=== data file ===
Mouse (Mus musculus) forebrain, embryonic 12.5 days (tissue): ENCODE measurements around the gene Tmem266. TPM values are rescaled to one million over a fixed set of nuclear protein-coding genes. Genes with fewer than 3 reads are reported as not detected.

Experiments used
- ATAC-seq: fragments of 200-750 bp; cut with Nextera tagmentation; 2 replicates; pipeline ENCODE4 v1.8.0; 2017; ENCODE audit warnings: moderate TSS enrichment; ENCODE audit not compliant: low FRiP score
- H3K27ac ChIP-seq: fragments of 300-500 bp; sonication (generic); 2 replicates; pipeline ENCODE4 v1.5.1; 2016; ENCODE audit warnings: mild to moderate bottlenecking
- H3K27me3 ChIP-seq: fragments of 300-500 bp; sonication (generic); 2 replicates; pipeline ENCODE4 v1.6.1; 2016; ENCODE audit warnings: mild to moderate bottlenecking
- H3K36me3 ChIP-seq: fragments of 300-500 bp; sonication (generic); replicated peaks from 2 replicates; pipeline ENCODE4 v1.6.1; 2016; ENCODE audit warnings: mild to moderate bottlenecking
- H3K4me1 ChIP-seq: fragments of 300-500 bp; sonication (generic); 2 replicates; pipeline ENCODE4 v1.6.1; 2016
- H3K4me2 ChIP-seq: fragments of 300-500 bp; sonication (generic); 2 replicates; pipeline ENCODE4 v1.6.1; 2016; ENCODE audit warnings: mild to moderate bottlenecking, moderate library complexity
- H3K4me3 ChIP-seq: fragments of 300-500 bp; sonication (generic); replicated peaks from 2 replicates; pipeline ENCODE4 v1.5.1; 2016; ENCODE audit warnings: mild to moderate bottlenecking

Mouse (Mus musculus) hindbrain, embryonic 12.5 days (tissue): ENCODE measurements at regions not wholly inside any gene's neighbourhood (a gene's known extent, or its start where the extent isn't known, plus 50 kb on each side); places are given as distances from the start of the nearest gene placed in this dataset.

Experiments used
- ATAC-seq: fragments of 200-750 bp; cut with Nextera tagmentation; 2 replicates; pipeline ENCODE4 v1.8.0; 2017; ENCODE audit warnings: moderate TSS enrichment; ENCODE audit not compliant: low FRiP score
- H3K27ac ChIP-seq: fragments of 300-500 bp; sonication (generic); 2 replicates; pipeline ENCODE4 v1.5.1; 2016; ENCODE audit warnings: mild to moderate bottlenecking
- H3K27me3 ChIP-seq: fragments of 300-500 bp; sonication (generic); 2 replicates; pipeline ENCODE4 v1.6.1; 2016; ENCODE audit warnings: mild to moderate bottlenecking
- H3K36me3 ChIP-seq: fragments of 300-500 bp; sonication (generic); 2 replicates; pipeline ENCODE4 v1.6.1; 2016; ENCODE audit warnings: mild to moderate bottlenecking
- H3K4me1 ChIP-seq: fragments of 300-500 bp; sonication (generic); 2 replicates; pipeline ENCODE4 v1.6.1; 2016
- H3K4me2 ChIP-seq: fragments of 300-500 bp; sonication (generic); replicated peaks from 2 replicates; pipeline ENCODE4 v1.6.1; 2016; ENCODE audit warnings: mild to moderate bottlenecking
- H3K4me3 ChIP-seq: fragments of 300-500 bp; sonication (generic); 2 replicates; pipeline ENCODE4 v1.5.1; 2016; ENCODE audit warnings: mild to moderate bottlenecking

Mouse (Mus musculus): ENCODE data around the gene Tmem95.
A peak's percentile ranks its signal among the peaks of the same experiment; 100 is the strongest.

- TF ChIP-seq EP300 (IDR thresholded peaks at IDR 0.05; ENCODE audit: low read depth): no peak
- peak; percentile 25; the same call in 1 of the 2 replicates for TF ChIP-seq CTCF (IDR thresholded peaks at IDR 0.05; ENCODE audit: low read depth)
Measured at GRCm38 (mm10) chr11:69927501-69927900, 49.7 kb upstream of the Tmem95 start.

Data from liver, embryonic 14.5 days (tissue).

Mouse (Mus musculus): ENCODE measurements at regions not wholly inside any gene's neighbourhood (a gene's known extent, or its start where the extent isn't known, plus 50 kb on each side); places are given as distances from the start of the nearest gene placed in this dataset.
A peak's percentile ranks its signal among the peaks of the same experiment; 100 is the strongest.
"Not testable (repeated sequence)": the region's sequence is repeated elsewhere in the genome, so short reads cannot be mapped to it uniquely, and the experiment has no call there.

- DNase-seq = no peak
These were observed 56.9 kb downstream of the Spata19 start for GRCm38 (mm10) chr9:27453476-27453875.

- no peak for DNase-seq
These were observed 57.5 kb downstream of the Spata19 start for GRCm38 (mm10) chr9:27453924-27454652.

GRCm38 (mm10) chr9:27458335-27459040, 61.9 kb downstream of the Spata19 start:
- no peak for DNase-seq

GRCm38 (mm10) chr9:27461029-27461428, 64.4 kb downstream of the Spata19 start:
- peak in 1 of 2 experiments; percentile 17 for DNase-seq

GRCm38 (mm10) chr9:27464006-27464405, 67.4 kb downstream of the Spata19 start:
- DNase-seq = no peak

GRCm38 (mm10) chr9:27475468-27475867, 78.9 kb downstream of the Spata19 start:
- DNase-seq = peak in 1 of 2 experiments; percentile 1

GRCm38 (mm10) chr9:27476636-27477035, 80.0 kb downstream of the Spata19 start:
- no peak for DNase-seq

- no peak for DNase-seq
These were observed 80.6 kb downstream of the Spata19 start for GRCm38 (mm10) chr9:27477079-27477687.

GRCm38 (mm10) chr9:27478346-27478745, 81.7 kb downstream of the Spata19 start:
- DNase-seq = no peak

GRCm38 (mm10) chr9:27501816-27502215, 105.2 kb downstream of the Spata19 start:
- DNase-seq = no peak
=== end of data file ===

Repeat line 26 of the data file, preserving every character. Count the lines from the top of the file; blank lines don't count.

A peak's percentile ranks its signal among the peaks of the same experiment; 100 is the strongest.